This is my first big recession. Well, the first that directly affected me. When I was a kid, there were those long lines at the gas pumps, but the worst trauma that came out of that was I had to roll around in the Way Back of my Mom’s Ford LTD station wagon and angst over whether or not I would make it back home in time for Kroft Superstars. Then, in 2001, there was a recession, but I didn’t feel that one, either. I was in health care, so there were just as many patients before as after, and my benevolent employer had already told me I wouldn’t be earning any more money with him (yeah, and I stayed two more years), so clearly there was no dent in my raises/bonuses. Since its inception, the Architect’s then business was a constant struggle to keep afloat, making the crunch of hard times feel no different than what he and I had been struggling with for years. But this one–ah, this one–I’m feeling every single second of it. And, yeah, I’m more than a little scared. It goes to figure when we finally decide to be grownups and buy a house and gut the entire thing, everything goes in the shitter two months later. Sometimes when I think of it, I even feel a little sorry for myself. Then, I think of Nana.
Nana was my great-grandmother. When I was old enough to appreciate her, she was already pushing ninety, and was a self-proclaimed, “Wheezy, woozy, wobbly old bitch.” Nana was born before the turn of the century–not this past one, but the one that used to sound so impressive to young ears. Nana survived two world wars, a depression, the early death of her husband, and rebounded from loss of a breast to cancer in a time when the odds of surviving were clearly out of her favor (and reconstructive surgery was a laughable proposition). She watched one son go to war, and a son-in-law follow. She worked as a telephone operator, and still managed to bake two pies and a cake every week for her family. She saw it all, from the highest of highs, to the lowest of lows. And when my thoughts turn to Nana, I think to myself that if that old bitch could weather rough seas, then so can this young one.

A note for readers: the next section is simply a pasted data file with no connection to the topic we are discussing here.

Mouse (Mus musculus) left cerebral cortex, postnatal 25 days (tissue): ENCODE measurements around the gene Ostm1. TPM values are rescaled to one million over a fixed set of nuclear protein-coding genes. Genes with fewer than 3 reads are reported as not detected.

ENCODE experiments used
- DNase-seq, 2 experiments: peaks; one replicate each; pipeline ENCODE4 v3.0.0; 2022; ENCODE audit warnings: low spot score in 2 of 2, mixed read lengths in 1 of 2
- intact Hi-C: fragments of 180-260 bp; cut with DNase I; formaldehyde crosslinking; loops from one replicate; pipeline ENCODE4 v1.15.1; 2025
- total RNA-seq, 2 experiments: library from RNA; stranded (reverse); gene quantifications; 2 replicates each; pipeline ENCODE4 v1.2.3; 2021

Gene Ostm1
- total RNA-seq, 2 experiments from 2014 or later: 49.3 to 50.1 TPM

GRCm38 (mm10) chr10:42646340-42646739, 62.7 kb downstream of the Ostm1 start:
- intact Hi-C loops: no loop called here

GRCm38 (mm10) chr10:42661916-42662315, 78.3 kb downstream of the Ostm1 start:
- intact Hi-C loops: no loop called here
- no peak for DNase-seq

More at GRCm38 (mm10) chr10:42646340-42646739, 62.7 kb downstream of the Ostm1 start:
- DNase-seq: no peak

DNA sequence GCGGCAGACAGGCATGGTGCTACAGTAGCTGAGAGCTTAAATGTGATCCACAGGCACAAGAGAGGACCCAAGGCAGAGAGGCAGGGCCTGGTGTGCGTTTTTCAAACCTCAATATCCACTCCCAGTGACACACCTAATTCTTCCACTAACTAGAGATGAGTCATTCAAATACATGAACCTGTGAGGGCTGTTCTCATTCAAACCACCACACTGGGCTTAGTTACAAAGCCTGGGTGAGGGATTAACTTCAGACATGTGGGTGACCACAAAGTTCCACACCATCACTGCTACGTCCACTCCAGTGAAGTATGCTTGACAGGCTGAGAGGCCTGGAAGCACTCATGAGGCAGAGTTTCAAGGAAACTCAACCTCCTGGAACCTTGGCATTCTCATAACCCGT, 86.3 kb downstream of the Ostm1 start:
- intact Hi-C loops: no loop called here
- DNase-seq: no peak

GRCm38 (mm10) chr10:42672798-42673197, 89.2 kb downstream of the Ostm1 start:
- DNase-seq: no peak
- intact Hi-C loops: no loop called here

Every generation has its tale of woe. From World War II, to Vietnam, to right now. It’s only natural that if one lives long enough, one will see hard times, along with the good. So, instead of wishing it wouldn’t happen, I will instead wish that we each live long enough to see the bad, and then live long enough to watch our country climb back to the top.
On a related topic (and the tinfoil-hat-type living inside me is shouting that it’s still too early to celebrate), tomorrow is the day when change comes. If I were to allocate my excitement, it would be 35% for the new guy, and 65% for the fact the other one will be gone for good. I’d post this tomorrow (when the inner foil-head girl will finally be silenced–about this topic, anyway), but I’m planning on parking my ass on the sofa and watching the changing of the guards in real-time. It’s the first time I’ll have ever bothered to watch the festivities, so you can guess just how excited I really am for the changeover to occur.
Below is my celebration song (no actual video content, sorry). I have waited a long, long time to play it. If you’re less than enthused about the coming changeover (or offended by Bad Words), skip it.
The lyrics (for those of you that don’t understand metal-speak):